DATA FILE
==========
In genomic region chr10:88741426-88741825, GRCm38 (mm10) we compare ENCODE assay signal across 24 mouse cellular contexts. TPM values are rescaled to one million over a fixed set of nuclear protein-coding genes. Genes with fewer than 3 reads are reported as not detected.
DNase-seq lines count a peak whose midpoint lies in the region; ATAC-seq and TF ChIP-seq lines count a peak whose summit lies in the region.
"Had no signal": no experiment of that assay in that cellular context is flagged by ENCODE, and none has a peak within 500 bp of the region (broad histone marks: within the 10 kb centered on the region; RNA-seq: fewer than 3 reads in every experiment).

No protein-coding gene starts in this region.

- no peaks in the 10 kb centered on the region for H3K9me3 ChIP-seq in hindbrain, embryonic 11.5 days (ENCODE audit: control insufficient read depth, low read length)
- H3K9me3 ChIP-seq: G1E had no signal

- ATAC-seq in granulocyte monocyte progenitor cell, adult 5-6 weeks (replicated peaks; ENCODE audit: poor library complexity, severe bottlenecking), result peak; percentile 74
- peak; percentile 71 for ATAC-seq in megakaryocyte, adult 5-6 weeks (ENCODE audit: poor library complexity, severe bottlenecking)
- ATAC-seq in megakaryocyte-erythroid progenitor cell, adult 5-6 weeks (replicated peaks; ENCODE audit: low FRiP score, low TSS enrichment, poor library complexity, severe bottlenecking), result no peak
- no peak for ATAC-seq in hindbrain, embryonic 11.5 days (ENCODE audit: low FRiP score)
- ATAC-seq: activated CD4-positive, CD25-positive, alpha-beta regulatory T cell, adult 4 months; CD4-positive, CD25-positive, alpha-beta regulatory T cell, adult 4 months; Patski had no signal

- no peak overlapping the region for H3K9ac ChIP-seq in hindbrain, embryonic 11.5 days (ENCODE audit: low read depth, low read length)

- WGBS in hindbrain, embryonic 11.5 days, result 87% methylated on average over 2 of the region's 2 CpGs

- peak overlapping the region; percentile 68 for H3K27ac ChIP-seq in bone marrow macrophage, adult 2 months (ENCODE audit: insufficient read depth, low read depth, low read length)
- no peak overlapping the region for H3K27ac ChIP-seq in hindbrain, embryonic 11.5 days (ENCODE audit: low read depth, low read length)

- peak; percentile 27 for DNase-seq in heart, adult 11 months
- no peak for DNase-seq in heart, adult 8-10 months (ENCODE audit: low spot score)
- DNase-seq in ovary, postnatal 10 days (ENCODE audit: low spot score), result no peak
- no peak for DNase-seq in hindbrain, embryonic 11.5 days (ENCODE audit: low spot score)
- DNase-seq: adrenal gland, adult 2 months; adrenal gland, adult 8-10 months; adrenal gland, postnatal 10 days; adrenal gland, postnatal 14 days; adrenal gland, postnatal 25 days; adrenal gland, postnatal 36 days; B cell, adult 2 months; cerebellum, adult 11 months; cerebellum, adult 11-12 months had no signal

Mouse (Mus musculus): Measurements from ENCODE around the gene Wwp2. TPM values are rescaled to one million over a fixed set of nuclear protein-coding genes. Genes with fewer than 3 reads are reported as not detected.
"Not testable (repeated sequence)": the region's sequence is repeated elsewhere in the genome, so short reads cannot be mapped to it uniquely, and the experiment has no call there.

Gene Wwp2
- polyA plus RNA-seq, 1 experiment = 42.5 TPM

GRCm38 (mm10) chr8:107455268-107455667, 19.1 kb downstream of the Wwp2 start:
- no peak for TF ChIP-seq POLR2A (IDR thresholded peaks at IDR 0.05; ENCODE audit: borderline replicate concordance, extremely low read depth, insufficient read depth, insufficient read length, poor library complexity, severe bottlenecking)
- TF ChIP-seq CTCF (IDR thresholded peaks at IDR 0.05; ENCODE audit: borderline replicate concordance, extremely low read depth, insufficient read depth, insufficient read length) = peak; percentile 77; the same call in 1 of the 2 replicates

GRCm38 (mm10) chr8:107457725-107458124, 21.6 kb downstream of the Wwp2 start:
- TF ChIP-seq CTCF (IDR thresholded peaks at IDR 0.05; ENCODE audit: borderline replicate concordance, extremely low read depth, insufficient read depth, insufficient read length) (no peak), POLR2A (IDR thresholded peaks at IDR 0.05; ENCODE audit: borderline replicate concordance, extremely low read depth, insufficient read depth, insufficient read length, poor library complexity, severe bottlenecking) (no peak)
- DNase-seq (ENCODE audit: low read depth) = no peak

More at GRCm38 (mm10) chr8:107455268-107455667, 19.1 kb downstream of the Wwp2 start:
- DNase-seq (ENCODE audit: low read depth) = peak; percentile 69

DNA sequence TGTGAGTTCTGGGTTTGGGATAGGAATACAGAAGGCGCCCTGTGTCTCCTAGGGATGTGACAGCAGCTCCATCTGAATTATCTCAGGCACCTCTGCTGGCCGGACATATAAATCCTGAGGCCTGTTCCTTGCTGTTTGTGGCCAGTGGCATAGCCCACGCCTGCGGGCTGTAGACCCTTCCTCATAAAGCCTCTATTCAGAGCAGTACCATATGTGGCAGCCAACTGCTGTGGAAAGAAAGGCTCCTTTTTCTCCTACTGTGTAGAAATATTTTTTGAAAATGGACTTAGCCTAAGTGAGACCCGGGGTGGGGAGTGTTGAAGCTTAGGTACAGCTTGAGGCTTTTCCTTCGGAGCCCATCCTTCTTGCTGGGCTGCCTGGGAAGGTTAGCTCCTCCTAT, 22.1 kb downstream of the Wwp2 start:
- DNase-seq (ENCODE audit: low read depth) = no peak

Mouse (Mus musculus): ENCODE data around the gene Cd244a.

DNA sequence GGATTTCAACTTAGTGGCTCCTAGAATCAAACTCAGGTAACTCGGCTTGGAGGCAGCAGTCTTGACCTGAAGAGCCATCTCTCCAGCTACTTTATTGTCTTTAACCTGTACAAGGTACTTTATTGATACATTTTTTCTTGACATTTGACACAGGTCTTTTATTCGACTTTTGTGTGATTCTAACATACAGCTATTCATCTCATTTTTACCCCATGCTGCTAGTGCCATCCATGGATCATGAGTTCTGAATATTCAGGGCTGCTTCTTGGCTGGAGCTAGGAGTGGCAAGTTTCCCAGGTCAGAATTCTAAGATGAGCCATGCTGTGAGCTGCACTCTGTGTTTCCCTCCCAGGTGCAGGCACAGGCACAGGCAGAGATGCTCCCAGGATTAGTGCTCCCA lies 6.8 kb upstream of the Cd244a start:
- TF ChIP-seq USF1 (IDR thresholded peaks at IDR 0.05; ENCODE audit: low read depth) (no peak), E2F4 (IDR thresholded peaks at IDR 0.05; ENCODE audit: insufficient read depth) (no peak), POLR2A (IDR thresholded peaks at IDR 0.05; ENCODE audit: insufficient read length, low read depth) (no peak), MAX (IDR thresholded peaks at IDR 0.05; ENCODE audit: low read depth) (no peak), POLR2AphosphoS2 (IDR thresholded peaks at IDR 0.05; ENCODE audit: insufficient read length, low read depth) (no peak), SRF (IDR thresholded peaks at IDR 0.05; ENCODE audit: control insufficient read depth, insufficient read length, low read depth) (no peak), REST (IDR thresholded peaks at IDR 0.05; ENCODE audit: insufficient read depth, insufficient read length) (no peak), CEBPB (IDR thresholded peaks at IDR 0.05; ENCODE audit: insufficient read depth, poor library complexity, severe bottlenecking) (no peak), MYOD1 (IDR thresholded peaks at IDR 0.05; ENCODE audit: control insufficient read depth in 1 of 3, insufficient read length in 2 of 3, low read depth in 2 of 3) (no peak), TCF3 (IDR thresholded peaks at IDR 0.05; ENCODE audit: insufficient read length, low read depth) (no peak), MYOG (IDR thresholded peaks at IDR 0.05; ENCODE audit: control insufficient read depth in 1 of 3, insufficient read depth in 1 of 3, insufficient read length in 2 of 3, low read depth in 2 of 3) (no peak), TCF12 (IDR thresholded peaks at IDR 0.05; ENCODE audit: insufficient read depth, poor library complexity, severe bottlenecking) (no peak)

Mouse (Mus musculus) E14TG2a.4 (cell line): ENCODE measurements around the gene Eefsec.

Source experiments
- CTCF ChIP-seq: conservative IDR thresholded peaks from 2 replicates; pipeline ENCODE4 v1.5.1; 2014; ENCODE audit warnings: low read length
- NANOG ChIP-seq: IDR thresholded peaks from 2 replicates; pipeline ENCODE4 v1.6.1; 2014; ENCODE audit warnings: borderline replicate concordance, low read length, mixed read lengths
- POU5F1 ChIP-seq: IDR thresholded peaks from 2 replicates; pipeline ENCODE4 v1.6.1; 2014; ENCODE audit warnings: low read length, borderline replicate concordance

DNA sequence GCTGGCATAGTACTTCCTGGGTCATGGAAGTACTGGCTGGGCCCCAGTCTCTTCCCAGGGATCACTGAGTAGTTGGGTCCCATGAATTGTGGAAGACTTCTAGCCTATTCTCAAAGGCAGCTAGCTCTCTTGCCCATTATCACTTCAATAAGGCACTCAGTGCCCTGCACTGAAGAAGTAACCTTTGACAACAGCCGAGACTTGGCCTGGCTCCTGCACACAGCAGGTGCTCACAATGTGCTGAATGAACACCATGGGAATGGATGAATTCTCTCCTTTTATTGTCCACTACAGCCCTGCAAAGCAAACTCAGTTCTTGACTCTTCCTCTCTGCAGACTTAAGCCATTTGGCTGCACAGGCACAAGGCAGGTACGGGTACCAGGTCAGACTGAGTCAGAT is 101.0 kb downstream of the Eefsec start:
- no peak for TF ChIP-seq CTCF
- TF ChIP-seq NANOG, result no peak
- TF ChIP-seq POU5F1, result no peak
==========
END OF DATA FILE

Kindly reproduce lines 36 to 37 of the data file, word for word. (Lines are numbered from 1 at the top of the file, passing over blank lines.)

DNA sequence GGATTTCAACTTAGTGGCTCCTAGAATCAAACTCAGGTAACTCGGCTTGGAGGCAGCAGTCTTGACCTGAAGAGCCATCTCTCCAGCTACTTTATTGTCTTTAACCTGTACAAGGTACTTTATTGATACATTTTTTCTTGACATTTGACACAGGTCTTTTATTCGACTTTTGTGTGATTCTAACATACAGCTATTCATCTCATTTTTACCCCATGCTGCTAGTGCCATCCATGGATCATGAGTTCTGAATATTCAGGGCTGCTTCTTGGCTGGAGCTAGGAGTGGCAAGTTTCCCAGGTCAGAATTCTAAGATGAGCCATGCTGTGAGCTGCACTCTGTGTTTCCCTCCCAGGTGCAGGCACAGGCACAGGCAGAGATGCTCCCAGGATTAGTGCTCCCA lies 6.8 kb upstream of the Cd244a start:
- TF ChIP-seq USF1 (IDR thresholded peaks at IDR 0.05; ENCODE audit: low read depth) (no peak), E2F4 (IDR thresholded peaks at IDR 0.05; ENCODE audit: insufficient read depth) (no peak), POLR2A (IDR thresholded peaks at IDR 0.05; ENCODE audit: insufficient read length, low read depth) (no peak), MAX (IDR thresholded peaks at IDR 0.05; ENCODE audit: low read depth) (no peak), POLR2AphosphoS2 (IDR thresholded peaks at IDR 0.05; ENCODE audit: insufficient read length, low read depth) (no peak), SRF (IDR thresholded peaks at IDR 0.05; ENCODE audit: control insufficient read depth, insufficient read length, low read depth) (no peak), REST (IDR thresholded peaks at IDR 0.05; ENCODE audit: insufficient read depth, insufficient read length) (no peak), CEBPB (IDR thresholded peaks at IDR 0.05; ENCODE audit: insufficient read depth, poor library complexity, severe bottlenecking) (no peak), MYOD1 (IDR thresholded peaks at IDR 0.05; ENCODE audit: control insufficient read depth in 1 of 3, insufficient read length in 2 of 3, low read depth in 2 of 3) (no peak), TCF3 (IDR thresholded peaks at IDR 0.05; ENCODE audit: insufficient read length, low read depth) (no peak), MYOG (IDR thresholded peaks at IDR 0.05; ENCODE audit: control insufficient read depth in 1 of 3, insufficient read depth in 1 of 3, insufficient read length in 2 of 3, low read depth in 2 of 3) (no peak), TCF12 (IDR thresholded peaks at IDR 0.05; ENCODE audit: insufficient read depth, poor library complexity, severe bottlenecking) (no peak)